Training needs for the treatment of combat-related posttraumatic stress disorder: A survey of Department of Defense clinicians

Description

In 2004, the United States Departments of Veterans Affairs (VA) and Defense jointly published clinical-practice guidelines for posttraumatic stress disorder (CPG-PTSD). These identified 4 psychotherapies for PTSD: cognitive therapy, eye-movement desensitization and reprocessing, exposure therapy, and stress inoculation therapy. One hundred thirty-seven mental-health professionals employed by the military or the VA were surveyed as to whether they used any of these psychotherapies and the extent of their training in them. Ninety percent of respondents reported not using any of the 4 psychotherapies. Of those who did, most had received their training before their affiliation with the military, and only a handful had training in the specific use of psychotherapy with PTSD. The lack of available, CPG-identified, effective psychotherapies is discussed as a barrier to treatment, as are possible reasons the psychotherapies are not used. A brief description of a training program is provided along with suggestions for the future.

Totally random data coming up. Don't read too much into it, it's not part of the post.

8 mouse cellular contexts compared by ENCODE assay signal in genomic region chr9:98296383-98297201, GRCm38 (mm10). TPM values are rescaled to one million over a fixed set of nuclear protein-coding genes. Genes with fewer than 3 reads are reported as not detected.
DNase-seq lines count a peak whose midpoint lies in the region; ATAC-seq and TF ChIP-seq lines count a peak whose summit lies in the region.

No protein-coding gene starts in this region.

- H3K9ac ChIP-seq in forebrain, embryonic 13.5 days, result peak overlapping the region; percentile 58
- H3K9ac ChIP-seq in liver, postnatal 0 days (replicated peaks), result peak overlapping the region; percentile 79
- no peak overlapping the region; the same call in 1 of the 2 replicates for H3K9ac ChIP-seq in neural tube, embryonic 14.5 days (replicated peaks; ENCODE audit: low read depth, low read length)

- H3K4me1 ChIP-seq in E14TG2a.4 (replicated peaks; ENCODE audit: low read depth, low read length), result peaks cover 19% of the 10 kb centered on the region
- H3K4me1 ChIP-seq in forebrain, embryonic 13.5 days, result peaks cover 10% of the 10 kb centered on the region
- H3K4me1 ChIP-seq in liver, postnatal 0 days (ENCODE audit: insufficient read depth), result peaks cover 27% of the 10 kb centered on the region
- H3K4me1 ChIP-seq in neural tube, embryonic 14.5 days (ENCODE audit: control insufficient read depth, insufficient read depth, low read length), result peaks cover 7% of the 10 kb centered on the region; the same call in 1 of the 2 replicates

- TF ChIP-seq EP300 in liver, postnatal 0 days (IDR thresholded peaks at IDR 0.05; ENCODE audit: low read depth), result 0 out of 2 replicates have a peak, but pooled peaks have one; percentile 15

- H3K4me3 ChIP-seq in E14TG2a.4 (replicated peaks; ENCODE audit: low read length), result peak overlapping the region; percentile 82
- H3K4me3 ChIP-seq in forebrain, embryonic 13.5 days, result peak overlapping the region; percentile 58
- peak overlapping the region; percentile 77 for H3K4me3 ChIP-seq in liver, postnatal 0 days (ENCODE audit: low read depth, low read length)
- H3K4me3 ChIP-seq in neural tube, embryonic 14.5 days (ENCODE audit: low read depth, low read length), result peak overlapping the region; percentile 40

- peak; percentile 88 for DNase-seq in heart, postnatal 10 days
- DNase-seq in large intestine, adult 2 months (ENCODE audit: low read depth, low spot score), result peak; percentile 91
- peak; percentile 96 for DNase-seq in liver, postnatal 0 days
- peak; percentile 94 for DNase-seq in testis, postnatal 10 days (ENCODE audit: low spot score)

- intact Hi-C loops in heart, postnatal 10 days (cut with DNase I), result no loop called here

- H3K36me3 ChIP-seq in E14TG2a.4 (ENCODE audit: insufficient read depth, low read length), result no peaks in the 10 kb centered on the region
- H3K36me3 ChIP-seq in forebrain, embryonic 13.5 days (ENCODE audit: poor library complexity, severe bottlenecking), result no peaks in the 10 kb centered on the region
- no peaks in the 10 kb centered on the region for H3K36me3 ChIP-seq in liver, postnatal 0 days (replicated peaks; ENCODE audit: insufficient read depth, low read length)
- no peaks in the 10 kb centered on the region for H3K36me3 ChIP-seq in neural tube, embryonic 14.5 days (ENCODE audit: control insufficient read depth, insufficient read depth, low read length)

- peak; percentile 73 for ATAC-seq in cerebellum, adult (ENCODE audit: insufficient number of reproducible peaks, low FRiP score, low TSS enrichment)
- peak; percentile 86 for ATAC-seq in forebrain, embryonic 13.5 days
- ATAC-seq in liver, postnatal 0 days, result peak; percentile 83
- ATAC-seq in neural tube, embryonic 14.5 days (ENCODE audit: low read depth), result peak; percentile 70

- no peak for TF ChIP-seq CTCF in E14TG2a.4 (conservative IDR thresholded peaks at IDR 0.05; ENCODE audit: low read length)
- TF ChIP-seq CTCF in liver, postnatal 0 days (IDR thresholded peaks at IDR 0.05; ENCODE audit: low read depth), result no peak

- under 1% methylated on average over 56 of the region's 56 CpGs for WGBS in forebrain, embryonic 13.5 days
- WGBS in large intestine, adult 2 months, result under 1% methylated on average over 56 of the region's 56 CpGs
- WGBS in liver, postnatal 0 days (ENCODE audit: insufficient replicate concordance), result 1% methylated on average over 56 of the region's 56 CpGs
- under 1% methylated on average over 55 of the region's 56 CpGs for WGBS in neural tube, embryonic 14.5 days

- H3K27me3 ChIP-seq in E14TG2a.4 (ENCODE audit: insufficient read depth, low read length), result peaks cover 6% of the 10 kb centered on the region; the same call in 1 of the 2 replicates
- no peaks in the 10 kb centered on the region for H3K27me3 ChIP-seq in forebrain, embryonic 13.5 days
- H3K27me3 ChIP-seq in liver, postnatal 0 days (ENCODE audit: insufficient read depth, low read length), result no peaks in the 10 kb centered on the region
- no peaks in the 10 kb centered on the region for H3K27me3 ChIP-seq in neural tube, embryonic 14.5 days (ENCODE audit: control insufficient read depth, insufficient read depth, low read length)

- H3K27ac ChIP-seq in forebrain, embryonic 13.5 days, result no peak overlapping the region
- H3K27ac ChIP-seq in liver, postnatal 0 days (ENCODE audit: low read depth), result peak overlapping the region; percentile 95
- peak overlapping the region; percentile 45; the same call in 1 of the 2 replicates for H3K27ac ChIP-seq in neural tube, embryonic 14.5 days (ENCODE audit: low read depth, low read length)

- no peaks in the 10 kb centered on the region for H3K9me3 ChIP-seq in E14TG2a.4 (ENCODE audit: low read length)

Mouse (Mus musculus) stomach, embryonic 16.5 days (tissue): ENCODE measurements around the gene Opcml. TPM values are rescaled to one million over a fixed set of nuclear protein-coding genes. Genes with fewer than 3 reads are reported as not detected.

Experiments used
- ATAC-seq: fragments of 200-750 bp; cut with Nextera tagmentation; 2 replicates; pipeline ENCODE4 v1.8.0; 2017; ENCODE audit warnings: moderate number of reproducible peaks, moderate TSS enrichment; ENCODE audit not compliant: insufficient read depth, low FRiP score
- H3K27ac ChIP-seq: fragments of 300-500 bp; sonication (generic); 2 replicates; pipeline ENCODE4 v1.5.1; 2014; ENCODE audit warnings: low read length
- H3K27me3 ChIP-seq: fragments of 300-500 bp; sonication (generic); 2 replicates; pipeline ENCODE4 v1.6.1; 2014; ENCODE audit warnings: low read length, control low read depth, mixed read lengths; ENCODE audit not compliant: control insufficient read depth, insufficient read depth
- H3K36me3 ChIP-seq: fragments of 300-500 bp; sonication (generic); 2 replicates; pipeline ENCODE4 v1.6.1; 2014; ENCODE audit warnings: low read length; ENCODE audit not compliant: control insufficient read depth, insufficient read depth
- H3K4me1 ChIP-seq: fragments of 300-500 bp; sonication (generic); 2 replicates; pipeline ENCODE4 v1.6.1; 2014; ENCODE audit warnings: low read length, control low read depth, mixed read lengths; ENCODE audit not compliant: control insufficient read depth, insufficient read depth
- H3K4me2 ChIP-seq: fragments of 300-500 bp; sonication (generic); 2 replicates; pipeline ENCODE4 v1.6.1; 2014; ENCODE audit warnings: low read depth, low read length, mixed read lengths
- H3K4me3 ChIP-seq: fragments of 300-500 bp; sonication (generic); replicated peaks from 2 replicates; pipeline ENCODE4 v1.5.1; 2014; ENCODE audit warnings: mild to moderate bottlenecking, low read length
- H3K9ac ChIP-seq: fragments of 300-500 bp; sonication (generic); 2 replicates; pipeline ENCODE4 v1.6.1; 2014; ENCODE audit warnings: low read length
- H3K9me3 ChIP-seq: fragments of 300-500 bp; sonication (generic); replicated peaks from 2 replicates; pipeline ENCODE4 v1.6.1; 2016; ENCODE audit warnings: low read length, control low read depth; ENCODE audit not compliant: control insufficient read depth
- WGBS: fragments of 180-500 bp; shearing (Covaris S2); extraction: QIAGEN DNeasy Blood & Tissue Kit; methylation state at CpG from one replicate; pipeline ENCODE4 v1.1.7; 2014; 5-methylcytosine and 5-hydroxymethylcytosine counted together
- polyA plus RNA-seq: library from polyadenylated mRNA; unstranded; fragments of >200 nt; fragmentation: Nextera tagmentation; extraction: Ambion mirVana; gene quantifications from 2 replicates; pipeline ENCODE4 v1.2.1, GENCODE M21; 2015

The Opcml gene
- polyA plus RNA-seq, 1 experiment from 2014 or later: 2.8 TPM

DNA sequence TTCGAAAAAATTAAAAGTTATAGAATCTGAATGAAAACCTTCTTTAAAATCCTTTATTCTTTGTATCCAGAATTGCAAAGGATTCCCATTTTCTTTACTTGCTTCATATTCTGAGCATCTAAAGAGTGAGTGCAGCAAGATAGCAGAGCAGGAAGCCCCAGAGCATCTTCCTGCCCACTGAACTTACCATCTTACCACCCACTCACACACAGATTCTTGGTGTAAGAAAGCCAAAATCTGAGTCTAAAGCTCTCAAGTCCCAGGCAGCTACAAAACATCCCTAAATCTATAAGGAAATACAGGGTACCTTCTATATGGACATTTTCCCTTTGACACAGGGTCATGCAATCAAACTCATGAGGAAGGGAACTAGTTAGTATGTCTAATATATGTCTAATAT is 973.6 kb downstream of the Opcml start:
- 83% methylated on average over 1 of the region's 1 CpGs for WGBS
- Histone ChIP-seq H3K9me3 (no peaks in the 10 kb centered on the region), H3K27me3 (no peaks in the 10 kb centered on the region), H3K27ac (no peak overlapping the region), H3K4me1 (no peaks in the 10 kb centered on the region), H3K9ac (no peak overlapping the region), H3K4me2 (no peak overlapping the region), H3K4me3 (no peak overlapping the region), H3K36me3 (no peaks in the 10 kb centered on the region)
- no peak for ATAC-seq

Format

Journal

Language

English

Author(s)

Mark C. Russell
Steven M. Silver

Original Work Citation

Russell, M. C., & Silver, S. M. (2007, September). Training needs for the treatment of combat-related posttraumatic stress disorder: A survey of Department of Defense clinicians. Traumatology, 13(3), 4-10. doi:10.1177/1534765607305440

Collection

Citation

“Training needs for the treatment of combat-related posttraumatic stress disorder: A survey of Department of Defense clinicians,” Francine Shapiro Library, accessed October 28, 2020, https://emdria.omeka.net/items/show/17714.

Output Formats